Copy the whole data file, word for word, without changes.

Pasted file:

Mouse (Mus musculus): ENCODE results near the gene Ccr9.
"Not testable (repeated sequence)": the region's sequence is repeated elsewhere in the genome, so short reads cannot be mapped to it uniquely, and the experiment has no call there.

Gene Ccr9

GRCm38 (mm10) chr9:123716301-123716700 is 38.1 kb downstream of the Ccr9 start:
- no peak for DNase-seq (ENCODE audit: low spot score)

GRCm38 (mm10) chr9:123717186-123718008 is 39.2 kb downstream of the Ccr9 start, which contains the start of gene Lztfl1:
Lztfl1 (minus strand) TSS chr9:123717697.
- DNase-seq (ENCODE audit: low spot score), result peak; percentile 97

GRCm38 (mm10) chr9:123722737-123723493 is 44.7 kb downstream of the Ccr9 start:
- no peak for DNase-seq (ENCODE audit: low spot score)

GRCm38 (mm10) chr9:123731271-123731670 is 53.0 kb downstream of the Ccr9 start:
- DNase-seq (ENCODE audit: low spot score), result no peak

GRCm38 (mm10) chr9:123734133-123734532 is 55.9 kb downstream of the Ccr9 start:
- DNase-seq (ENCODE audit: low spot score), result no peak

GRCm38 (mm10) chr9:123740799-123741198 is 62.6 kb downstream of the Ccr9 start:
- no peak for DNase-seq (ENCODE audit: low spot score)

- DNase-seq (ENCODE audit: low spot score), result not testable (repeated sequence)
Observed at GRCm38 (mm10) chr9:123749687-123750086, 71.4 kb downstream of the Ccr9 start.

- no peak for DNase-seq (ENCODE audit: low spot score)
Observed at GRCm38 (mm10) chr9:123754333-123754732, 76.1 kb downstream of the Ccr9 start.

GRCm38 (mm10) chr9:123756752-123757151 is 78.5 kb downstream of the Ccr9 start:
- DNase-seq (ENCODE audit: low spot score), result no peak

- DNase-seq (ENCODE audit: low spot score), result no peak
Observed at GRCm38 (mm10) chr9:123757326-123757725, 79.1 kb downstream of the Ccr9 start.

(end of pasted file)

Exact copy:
Mouse (Mus musculus): ENCODE results near the gene Ccr9.
"Not testable (repeated sequence)": the region's sequence is repeated elsewhere in the genome, so short reads cannot be mapped to it uniquely, and the experiment has no call there.

Gene Ccr9

GRCm38 (mm10) chr9:123716301-123716700 is 38.1 kb downstream of the Ccr9 start:
- no peak for DNase-seq (ENCODE audit: low spot score)

GRCm38 (mm10) chr9:123717186-123718008 is 39.2 kb downstream of the Ccr9 start, which contains the start of gene Lztfl1:
Lztfl1 (minus strand) TSS chr9:123717697.
- DNase-seq (ENCODE audit: low spot score), result peak; percentile 97

GRCm38 (mm10) chr9:123722737-123723493 is 44.7 kb downstream of the Ccr9 start:
- no peak for DNase-seq (ENCODE audit: low spot score)

GRCm38 (mm10) chr9:123731271-123731670 is 53.0 kb downstream of the Ccr9 start:
- DNase-seq (ENCODE audit: low spot score), result no peak

GRCm38 (mm10) chr9:123734133-123734532 is 55.9 kb downstream of the Ccr9 start:
- DNase-seq (ENCODE audit: low spot score), result no peak

GRCm38 (mm10) chr9:123740799-123741198 is 62.6 kb downstream of the Ccr9 start:
- no peak for DNase-seq (ENCODE audit: low spot score)

- DNase-seq (ENCODE audit: low spot score), result not testable (repeated sequence)
Observed at GRCm38 (mm10) chr9:123749687-123750086, 71.4 kb downstream of the Ccr9 start.

- no peak for DNase-seq (ENCODE audit: low spot score)
Observed at GRCm38 (mm10) chr9:123754333-123754732, 76.1 kb downstream of the Ccr9 start.

GRCm38 (mm10) chr9:123756752-123757151 is 78.5 kb downstream of the Ccr9 start:
- DNase-seq (ENCODE audit: low spot score), result no peak

- DNase-seq (ENCODE audit: low spot score), result no peak
Observed at GRCm38 (mm10) chr9:123757326-123757725, 79.1 kb downstream of the Ccr9 start.